Sheela Sharma is ordinary in many ways but she does have that one thing that makes her a star. The 46-year-old is often described as a 'foot artist' because of her talent.
When she was four, Sharma lost her hands and almost a foot in a train accident.
While studying at a
boarding school in New Delhi, she came across an artist who used to paint sans hands. And that stayed with her. It stayed for a long time to be able to inspire her and it did.
"I started drawing and painting in school with my foot and to my surprise I always was appreciated. My teachers and classmates praised my skills. I even was awarded for my talent in school. That was just the beginning," she said.
The artist paints the canvas unusually and she doesn't have any qualms about it. Probably, that is the reason she has been able to enhance her talents and discover herself.
Artist Sheela Sharma
However, Sharma did face criticism.
People found her way of painting strange and even told her that she cannot continue to paint the way she did. They also told her that it would not take her anywhere. But the artist took everything in her stride and fought against all odds. She went on to do her bachelor's degree in fine arts from Lucknow University.
Sheela made a lot of friends through her work and even covered up for other girls in school.
"Apart from my own work, I did a lot of their work too and even for teachers," she said.
Although, Sheela's father never really understood art and wanted her to take up a 'safe' job but the headstrong artist insisted and created a life of her own.
Nature and women interest Sheela. She likes to paint leaves, trees, birds - things that enjoy freedom in the strained/shackled world.
Born and brought up in Uttar Pradesh's Gorakhpur, Sharma didn't know much about the condition of women in India. After her exposure in metropolitan cities, Sheela has now developed a wider knowledge about her surroundings.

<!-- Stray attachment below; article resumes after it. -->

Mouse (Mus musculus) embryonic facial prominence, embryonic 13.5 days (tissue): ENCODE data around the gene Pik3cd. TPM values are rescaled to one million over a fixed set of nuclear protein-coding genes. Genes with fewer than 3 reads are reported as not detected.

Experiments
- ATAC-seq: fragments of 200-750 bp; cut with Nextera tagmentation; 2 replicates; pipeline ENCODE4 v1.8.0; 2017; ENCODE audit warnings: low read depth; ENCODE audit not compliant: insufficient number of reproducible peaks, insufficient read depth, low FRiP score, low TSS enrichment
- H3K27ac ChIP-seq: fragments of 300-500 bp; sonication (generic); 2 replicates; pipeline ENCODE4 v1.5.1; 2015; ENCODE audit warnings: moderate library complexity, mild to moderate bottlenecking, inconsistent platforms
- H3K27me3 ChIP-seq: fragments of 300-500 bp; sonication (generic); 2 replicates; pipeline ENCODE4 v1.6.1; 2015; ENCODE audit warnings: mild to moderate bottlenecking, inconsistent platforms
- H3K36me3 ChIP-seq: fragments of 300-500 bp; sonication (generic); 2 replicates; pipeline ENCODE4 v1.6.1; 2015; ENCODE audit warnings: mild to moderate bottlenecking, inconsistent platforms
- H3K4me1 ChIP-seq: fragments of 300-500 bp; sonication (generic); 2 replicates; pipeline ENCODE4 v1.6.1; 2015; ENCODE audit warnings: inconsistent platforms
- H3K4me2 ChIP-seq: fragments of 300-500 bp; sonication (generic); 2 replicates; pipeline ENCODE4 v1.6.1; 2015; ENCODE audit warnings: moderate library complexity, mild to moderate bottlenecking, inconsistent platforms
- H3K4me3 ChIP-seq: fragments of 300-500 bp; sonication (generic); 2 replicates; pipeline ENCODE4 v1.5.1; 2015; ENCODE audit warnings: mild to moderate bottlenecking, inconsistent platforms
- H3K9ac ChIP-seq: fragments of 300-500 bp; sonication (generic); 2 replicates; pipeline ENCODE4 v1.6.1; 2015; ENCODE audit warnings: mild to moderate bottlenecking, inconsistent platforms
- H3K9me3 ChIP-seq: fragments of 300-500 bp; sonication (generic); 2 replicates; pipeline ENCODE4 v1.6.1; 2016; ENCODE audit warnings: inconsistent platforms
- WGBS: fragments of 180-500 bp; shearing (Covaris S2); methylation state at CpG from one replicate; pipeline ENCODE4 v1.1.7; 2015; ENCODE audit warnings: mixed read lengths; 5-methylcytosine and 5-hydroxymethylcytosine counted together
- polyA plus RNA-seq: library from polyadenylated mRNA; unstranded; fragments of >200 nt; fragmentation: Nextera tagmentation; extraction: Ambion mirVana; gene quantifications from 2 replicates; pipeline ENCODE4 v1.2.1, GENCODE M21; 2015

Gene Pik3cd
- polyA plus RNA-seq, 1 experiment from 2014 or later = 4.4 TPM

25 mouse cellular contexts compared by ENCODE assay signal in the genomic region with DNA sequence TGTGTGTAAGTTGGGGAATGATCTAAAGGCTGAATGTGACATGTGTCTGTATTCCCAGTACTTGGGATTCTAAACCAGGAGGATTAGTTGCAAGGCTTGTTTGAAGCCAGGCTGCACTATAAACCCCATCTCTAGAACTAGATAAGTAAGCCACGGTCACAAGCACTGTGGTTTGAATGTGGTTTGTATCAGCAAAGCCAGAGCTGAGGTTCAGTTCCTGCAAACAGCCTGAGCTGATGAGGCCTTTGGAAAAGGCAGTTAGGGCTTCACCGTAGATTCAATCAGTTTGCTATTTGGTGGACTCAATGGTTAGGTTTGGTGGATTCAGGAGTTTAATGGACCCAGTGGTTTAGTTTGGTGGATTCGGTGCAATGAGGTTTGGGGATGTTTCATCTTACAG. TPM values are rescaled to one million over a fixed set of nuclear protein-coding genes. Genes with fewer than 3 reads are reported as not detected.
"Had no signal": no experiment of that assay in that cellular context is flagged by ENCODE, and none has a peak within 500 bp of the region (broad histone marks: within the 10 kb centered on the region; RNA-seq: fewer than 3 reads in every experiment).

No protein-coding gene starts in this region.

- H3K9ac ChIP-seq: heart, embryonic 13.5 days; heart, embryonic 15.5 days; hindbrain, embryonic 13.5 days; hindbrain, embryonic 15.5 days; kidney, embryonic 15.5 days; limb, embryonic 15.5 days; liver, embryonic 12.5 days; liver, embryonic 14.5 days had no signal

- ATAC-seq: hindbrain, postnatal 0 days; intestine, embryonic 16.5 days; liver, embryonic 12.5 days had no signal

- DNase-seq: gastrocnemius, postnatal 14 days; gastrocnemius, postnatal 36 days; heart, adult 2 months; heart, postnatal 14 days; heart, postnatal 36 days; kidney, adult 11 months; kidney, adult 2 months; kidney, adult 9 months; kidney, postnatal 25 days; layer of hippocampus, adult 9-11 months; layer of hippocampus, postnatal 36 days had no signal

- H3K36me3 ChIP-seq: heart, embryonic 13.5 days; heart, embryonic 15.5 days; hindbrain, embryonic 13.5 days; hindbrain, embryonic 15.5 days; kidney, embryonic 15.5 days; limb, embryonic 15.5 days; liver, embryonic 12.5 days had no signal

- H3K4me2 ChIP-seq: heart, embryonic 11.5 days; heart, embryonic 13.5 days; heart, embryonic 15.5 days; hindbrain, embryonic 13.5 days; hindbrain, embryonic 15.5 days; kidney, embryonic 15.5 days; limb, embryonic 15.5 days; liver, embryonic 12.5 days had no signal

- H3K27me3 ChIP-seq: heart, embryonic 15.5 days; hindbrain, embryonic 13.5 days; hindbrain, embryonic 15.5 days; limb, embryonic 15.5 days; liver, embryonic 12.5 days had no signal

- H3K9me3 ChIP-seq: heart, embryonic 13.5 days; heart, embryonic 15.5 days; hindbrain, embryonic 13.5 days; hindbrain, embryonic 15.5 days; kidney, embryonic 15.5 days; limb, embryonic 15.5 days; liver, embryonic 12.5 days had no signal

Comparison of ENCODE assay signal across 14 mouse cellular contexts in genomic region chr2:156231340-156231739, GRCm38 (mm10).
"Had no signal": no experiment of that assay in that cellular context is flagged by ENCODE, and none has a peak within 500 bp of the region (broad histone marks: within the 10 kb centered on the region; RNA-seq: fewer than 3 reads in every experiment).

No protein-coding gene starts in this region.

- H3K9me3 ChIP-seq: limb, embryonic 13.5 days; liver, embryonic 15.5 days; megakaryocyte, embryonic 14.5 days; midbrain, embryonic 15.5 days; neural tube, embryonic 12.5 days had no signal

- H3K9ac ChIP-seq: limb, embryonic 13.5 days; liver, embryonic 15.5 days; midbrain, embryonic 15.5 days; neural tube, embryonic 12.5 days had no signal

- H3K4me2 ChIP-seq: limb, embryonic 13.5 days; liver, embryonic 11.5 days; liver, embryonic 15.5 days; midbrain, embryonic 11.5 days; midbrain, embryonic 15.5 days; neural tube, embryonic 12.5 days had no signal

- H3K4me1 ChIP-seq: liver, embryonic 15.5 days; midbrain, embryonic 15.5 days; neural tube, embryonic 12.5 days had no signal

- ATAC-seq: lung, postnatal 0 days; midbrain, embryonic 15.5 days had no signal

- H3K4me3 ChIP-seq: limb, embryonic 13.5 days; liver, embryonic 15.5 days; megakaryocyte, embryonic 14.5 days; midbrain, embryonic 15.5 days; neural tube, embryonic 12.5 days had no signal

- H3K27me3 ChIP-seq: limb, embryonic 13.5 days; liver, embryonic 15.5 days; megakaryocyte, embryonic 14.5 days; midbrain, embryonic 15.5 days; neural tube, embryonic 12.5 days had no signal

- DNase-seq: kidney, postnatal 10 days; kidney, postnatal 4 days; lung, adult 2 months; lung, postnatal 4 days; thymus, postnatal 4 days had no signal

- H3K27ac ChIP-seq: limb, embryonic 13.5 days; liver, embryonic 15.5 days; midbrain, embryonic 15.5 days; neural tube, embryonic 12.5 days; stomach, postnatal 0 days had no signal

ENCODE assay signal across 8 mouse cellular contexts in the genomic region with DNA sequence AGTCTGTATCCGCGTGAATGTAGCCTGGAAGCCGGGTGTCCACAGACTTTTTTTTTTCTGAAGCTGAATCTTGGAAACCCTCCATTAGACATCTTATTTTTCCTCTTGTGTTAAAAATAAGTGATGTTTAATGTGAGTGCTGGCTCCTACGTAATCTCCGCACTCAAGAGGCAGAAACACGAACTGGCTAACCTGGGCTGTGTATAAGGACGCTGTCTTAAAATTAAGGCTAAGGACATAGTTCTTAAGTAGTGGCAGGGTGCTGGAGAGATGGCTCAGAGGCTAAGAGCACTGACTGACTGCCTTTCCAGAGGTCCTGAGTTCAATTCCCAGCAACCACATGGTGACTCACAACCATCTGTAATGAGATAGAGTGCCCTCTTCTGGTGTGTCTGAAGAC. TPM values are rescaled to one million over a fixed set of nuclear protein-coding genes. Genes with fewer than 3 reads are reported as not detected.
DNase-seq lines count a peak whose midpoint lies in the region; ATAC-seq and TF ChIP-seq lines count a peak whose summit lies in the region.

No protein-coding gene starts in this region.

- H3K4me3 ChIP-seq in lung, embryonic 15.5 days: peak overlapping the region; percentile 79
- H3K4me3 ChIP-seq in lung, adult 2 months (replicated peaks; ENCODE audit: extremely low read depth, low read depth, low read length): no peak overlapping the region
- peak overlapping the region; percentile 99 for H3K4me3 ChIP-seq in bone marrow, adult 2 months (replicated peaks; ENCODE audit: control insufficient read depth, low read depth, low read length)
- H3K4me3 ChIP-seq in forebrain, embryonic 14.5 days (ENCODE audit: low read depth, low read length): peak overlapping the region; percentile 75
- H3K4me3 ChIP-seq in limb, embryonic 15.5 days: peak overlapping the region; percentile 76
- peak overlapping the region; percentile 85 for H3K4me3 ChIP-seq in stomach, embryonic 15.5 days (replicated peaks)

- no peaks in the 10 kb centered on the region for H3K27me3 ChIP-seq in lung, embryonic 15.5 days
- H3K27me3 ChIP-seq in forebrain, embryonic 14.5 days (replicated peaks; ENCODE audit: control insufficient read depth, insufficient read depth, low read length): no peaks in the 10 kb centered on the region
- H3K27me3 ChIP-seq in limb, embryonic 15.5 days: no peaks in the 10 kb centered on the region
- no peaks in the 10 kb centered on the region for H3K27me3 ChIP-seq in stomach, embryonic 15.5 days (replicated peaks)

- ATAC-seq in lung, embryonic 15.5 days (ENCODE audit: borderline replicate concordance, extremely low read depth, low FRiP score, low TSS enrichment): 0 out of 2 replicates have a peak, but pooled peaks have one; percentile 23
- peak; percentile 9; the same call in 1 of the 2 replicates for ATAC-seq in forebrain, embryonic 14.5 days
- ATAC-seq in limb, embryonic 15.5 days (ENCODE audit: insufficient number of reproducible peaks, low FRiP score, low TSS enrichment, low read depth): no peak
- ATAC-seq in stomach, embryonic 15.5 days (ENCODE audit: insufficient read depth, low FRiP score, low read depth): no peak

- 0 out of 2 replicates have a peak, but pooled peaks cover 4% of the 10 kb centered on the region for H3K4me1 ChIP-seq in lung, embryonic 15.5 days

"Whatever the current scenario is, it’s not a happy picture. Government should do something about it," she said.
Sheela's artwork titled The Search
The artist has been trying to make her mark in little ways. Talking about the field of art and competitiveness, she says she has a long way to go.
"I am taking tiny steps and there is so much to do still," she said.
Sheela is an independent artist but is inspired by the likes of MF Husain and Amrita Shergill.
"I make sure that I attend shows if there are any," she quickly makes a point.
When asked what she would like to do about physically challenged children, she said: "I am open to teach or guide whoever is interested in art. But at the same time I am not planning to start an NGO or something. It is good to show a path to kids who are keen and I would love to do that".
Sharma has, in fact, taught a lot of children to paint and sketch.
But are there any hurdles for such special children? None, feels the artist.
"Nothing is impossible. If one is willing one can achieve it all. For me, brain is the most important part in the body and if that is fine and working then there is no stopping. Even if a person decides to beg that is totally his/her call but nobody is incapable of doing anything," she said.
Sharma recently held an exhibition of her works in Mumbai at the Kala Ghoda Art Entrance where she showcased a series on Buddha. She has also been exhibiting in Delhi, Bangalore and Lucknow.
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